If you have a “behavior” kid, then you know what I mean when I call them behavior kids. I don’t mean to say that they’re defined by their negative behavior, but instead to say that their behaviors often drive the mood of not only their own days, but the days of their family members, as well.
These are the kids who have to deal with disorders such as Oppositional Defiant Disorder, Reactive Attachment Disorder, Post Traumatic Stress Disorder, Attention Deficit Hyperactive Disorder, Schizoaffective Disorder, and sometimes even Autism Spectrum Disorder. They struggle to behave in ways that society finds acceptable.
They work hard for weeks at a time to have one or two “good” days.
One of the biggest questions I’ve had since working in behavior has been… why do kids who’ve struggledso long to reach their goals, intentionally destroy their own progress right before reaching those goals?
It happens over and over again amongst behavior kids so I know it’s not an isolated problem.
I once worked with a little boy who only needed to go two school days without physically hurting someone in order to reach his first reward. We went as far as marking off each individual hour, celebrating every one that he achieved without hurting someone.
But do you know how long it took him to reach his goal? Something like six months. Time is fuzzy in my memory of that year because it seemed to stretch on forever, but it definitely started in September and was still going on well after Christmas.
For a while, we thought maybe we’d made his goal too difficult because it was taking him too long to reach it, but that really wasn’t the case. He’d made it WEEKS before without hurting anyone, but as soon as two days was his goal, he could suddenly only make it 47 hours.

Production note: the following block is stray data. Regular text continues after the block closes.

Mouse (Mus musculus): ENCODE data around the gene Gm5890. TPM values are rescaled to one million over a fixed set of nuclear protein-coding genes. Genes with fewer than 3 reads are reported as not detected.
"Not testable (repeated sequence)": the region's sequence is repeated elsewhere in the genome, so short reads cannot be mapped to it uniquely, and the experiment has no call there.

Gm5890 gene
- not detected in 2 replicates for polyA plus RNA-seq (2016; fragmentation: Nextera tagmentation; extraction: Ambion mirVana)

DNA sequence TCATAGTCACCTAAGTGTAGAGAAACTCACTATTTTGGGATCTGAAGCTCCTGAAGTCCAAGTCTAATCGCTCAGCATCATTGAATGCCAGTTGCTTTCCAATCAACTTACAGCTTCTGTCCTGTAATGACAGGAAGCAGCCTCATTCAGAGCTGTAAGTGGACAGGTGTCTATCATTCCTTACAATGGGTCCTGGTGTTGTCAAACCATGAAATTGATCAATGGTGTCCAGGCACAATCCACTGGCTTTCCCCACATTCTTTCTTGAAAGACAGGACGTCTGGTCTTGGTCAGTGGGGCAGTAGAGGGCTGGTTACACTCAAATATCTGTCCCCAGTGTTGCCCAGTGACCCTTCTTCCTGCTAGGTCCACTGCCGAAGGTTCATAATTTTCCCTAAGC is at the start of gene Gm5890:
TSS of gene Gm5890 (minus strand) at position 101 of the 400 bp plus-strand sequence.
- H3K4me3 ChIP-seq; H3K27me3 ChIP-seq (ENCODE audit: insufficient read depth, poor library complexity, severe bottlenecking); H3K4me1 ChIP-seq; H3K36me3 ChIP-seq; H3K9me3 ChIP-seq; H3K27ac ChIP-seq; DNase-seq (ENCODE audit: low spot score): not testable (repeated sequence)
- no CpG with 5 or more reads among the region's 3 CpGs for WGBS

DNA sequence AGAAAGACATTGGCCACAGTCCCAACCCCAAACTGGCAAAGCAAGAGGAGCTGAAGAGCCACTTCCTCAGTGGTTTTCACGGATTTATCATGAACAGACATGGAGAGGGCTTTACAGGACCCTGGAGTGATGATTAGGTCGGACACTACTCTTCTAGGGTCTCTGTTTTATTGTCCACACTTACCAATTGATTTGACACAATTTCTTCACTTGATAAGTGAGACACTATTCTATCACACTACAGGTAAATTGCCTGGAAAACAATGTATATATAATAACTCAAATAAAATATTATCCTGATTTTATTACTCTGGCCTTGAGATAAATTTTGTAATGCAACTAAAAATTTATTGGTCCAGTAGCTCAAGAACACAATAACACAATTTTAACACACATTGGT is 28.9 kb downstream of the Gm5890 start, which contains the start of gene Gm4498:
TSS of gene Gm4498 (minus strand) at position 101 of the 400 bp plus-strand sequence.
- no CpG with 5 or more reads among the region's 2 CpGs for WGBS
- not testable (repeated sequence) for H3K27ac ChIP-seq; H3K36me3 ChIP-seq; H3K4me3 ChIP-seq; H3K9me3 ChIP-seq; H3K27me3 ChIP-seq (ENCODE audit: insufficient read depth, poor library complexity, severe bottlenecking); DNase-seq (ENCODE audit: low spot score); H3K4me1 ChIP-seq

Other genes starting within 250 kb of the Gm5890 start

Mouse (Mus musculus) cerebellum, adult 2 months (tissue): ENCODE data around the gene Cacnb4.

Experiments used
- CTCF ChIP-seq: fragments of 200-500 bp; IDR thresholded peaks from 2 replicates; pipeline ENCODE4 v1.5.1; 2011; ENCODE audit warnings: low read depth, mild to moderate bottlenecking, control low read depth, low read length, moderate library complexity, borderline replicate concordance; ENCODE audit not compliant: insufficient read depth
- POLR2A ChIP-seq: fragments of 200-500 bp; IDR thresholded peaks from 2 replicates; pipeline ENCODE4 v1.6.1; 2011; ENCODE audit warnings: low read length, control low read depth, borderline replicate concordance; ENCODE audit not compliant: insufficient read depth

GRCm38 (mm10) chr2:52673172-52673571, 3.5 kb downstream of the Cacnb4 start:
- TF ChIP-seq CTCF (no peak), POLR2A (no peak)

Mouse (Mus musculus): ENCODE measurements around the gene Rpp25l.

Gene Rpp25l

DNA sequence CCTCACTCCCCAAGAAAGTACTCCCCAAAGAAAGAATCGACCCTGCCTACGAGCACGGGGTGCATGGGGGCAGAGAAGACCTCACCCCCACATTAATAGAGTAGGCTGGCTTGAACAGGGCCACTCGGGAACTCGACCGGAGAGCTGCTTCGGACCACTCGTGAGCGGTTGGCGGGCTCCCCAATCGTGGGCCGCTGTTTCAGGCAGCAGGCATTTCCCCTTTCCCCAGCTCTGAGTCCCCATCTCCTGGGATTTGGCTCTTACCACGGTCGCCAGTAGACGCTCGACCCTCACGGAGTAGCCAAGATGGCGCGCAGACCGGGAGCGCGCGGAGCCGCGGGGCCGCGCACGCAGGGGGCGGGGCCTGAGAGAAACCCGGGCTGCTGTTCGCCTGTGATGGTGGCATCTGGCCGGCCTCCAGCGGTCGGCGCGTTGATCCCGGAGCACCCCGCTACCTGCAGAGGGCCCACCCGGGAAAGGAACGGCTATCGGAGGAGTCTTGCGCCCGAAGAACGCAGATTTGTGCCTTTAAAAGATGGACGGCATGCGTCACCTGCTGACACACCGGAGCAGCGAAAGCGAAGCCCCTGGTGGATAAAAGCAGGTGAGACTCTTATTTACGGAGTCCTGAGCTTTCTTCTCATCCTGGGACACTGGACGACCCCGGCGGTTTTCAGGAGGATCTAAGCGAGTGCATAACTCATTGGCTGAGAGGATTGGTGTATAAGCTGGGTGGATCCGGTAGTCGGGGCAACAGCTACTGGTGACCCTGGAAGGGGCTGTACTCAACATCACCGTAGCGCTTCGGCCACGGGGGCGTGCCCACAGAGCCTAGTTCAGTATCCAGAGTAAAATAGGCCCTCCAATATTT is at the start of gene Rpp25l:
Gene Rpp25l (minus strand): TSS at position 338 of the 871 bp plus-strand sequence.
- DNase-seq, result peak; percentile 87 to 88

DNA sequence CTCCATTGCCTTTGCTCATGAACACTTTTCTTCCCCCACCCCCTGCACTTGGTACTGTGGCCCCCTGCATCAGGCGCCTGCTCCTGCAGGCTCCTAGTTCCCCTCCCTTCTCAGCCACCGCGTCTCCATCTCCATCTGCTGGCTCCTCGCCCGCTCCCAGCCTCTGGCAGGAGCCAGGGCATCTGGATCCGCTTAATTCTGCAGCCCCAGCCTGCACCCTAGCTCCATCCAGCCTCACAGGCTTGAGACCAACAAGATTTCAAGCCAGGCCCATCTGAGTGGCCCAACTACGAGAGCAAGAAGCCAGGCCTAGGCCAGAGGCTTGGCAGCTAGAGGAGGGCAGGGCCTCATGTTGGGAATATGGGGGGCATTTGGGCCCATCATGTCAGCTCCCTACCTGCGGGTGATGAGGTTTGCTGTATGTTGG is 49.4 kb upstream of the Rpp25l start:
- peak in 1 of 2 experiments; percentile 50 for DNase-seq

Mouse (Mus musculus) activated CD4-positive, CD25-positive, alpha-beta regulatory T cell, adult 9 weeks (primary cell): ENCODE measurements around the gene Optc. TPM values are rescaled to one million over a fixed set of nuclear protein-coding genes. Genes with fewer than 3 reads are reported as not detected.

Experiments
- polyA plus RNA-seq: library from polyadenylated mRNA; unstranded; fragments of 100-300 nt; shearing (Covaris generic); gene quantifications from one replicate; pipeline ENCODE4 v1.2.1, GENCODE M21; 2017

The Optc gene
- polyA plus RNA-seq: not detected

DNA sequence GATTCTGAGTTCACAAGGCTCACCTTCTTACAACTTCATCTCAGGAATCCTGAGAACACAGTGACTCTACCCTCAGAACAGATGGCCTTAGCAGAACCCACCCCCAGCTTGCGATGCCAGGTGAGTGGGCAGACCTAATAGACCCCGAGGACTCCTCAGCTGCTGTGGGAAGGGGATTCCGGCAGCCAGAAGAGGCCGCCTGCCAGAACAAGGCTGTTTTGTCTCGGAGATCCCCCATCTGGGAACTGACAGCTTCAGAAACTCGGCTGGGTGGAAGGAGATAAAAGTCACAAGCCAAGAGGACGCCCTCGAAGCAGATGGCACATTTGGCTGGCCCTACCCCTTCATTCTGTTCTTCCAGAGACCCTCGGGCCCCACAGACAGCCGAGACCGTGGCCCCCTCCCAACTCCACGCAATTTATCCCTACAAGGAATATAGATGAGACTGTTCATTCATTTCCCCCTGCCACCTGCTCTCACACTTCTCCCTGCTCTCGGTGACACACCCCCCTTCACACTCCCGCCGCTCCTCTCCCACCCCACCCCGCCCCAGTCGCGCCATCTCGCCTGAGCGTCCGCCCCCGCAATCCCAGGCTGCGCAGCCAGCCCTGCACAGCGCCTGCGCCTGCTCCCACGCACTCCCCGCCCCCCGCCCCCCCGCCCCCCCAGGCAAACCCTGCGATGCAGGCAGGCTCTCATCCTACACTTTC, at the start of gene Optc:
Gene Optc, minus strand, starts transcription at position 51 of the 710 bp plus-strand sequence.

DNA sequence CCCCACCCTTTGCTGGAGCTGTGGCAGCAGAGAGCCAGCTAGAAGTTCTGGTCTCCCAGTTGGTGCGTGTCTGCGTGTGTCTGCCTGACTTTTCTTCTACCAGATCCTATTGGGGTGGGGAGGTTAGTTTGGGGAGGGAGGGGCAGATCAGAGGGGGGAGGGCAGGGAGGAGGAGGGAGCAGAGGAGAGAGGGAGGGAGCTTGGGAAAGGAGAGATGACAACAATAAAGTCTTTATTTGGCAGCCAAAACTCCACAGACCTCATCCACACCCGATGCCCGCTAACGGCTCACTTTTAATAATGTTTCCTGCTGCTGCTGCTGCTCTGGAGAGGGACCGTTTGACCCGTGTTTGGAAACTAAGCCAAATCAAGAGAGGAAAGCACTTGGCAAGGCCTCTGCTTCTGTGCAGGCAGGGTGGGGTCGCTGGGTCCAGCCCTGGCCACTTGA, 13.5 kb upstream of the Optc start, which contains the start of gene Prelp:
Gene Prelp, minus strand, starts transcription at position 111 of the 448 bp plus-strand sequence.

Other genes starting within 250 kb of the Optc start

Every time, in the 48th hour, he’d ruin it.
When we tried briefly to decrease the amount of time he needed to be safe in order to reach a reward, he would simply decrease the amount of time he could be safe. When his goal became one day, he could only make it 23 hours. When his goal became half a school day, he could suddenly only make it 2 or 3 hours.
The closer he got to success, the more anxious he became so he ruined it before he could get all the way there.
I think most of the time, these kids are afraid of what that success will mean. For some kids, particularly those who’ve been through trauma, chaos is comfortable. Living within the lines is foreign and anxiety-inducing so they create their own chaos to feel more at home.
For others, being celebrated feels uncomfortable. It involves unknown plans and unknown emotions. Even if they’re told ahead of time what’s coming, there are still too many variables. How will it feel? How will their family feel? How will people treat them? What will that new treatment feel like?
Fear of the unknown often causes them to stick with what they know.
Kids who struggle with emotional regulation, trust, and attachment also don’t know how to accept love and affirmation. They know how to accept consequences and frustration–they’re usually pros at that–but they don’t know how to accept positive emotions and attention. Giving up the control they have over their own chaos might make them feel like they’re giving up their “place” in the family as the person who brings the chaos.
Being part of a family is hard, but being the only character in your own story is much simpler.
One of the other big reasons behavior kids sabotage their own success is because success often feels too good to be true. They don’t trust the people around them so they don’t believe that obeying will bring them good things. They might think their caregivers are lying, they might not believe that those “good” things will actually feel good, or maybe they just live in a constant state of waiting for the other foot to fall… because all they’ve ever known is that things eventually end up sucky.
Do you have a “behavior” kiddo in your life who seems to self-sabotage? Do you see any patterns in their behavior? What ways have you found to help them?